The Institute for Robotics and Intelligent Machines presents “Robotics to Characterize, Retrain, and Restore Human Movements” by Sunil Agrawal of Columbia University. This event is a joint seminar with the Georgia Center for Medical Robotics (GCMR). GCMR seminars are sponsored in part by Intuitive.
The seminar will be held in the Marcus Nanotechnology Building, Rooms 1116-1118, from 12:15-1:15 p.m. and is open to the public.
Neural disorders and old age limit the ability of humans to perform activities of daily living. Robotics can be used to probe the human neuromuscular system and create new pathways to characterize, relearn, or restore functional movements. Dr. Agrawal’s group at Columbia University Robotics and Rehabilitation (ROAR) Laboratory has designed innovative technologies and robots for this purpose. These technologies have been tested on subjects in a variety of studies to understand human-cognitive and neuro-muscular responses. Human experiments have targeted patients with stroke, cerebral palsy, Parkinson’s disease, ALS, Vestibular disorders, elderly subjects, and others. The talk will provide an overview of some of these technologies and scientific studies performed with them.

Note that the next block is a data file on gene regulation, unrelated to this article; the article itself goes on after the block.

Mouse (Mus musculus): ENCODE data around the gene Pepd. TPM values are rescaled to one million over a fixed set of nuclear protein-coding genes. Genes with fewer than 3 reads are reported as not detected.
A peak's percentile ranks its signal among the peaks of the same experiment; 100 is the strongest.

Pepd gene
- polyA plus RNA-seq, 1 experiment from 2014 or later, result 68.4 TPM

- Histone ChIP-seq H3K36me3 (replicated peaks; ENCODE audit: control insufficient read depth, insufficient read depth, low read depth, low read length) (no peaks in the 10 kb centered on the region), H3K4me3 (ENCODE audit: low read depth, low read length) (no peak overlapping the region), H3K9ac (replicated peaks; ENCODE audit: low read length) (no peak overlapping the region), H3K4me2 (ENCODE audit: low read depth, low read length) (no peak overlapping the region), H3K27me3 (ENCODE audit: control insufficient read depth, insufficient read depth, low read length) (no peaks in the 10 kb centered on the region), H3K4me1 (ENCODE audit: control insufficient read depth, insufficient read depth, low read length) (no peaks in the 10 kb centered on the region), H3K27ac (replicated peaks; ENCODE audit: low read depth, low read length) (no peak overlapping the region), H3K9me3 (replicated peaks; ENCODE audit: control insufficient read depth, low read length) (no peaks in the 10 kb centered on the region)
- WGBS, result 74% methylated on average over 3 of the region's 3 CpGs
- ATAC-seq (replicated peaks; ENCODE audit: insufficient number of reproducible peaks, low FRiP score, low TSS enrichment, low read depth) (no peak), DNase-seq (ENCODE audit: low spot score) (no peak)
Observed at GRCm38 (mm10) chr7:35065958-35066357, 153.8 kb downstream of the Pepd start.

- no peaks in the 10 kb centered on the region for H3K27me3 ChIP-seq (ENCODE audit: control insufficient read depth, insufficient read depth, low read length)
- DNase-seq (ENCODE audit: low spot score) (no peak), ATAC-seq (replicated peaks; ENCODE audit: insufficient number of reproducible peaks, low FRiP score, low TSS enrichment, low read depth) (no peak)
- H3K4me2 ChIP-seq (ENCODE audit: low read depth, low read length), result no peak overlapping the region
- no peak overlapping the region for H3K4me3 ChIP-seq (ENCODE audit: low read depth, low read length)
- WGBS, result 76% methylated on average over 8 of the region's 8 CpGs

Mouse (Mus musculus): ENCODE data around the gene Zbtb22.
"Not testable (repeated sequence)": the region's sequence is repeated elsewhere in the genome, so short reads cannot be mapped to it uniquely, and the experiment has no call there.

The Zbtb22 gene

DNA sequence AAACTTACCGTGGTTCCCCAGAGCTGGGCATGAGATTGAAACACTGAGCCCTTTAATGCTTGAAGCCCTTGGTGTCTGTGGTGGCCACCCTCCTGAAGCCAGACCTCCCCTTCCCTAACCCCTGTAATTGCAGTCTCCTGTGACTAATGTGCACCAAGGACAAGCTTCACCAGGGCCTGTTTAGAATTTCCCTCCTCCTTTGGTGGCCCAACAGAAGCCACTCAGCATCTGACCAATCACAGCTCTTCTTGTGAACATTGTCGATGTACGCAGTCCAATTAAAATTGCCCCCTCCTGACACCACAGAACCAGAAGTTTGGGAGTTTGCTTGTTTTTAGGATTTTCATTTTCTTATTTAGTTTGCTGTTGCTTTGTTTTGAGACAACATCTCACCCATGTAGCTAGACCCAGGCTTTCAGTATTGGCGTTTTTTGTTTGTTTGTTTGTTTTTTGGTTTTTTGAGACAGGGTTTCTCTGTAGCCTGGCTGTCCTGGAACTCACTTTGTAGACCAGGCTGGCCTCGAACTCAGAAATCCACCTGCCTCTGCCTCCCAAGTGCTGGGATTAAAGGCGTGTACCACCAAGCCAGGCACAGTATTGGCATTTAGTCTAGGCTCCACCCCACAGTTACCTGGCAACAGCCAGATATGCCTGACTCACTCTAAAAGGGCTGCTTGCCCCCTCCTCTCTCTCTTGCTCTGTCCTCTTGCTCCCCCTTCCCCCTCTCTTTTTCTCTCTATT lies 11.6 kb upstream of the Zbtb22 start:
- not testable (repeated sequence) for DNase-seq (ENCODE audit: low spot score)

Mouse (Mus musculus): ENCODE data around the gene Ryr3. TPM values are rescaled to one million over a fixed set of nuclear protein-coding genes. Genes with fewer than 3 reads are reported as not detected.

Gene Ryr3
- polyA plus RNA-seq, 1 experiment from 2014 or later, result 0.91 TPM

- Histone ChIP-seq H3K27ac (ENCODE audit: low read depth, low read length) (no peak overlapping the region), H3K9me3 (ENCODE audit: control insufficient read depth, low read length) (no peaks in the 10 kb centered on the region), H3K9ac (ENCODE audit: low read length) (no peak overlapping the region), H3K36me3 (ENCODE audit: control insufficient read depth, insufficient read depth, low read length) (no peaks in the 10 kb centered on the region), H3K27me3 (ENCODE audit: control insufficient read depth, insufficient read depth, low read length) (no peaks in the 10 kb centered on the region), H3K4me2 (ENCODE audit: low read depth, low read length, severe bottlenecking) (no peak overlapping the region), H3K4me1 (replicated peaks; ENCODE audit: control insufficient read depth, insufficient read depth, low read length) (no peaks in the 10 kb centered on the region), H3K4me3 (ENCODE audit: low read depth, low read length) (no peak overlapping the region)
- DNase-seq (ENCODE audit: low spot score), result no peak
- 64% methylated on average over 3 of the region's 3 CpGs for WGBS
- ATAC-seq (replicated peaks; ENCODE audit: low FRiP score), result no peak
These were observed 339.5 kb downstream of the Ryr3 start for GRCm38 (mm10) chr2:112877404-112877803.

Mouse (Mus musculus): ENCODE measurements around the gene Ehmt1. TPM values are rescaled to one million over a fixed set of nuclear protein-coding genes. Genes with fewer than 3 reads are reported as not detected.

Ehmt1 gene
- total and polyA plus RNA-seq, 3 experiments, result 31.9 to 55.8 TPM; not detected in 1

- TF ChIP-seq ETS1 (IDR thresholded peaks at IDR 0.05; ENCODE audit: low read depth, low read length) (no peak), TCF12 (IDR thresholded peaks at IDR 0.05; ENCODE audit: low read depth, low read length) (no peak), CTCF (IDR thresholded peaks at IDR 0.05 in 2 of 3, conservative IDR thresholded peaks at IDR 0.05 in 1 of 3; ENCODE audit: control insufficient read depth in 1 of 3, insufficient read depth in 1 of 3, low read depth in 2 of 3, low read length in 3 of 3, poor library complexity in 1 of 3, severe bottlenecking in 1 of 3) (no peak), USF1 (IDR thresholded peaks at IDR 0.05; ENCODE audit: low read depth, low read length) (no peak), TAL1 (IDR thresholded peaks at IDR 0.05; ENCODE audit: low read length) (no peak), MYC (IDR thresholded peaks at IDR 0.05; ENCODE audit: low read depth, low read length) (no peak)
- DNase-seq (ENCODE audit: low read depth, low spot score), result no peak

Sunil K. Agrawal received a Ph.D. degree in Mechanical Engineering from Stanford University in 1990. He is currently a professor and the director of Robotics and Rehabilitation (ROAR) Laboratory at Columbia University, located in both the engineering and medical campuses of Columbia University.
Agrawal has published more than 500 journal and conference papers, three books, and 15 U.S. patents. He is a fellow of the ASME and AIMBE. His honors include an NSF Presidential Faculty Fellowship from the White House in 1994, a Bessel Prize from Germany in 2003, and a Humboldt U.S. Senior Scientist Award in 2007. He is a recipient of the 2016 Machine Design Award from ASME for “seminal contributions to design a robotic exoskeleton for gait training of stroke patients,” and the 2016 Mechanisms and Robotics Award from the ASME for “cumulative contributions and being an international leading figure in mechanical design and robotics”. He is a recipient of several Best Paper awards from ASME and IEEE sponsored robotics conferences.
Additionally, he has held international visiting positions at numerous institutions, including the Technical University of Stuttgart, Hanyang University in Korea, the University of Ulster in Northern Ireland, the Biorobotics Institute of SSSA in Pisa, and Peking University in China. He has successfully directed 30 Ph.D. student theses and currently supervises the research of ten Ph.D. students in the ROAR laboratory. He is the founding editor-in-chief of the journal Wearable Technologies from Cambridge University Press. He is the conference chair for IEEE BioRob2020 to be hosted in New York City.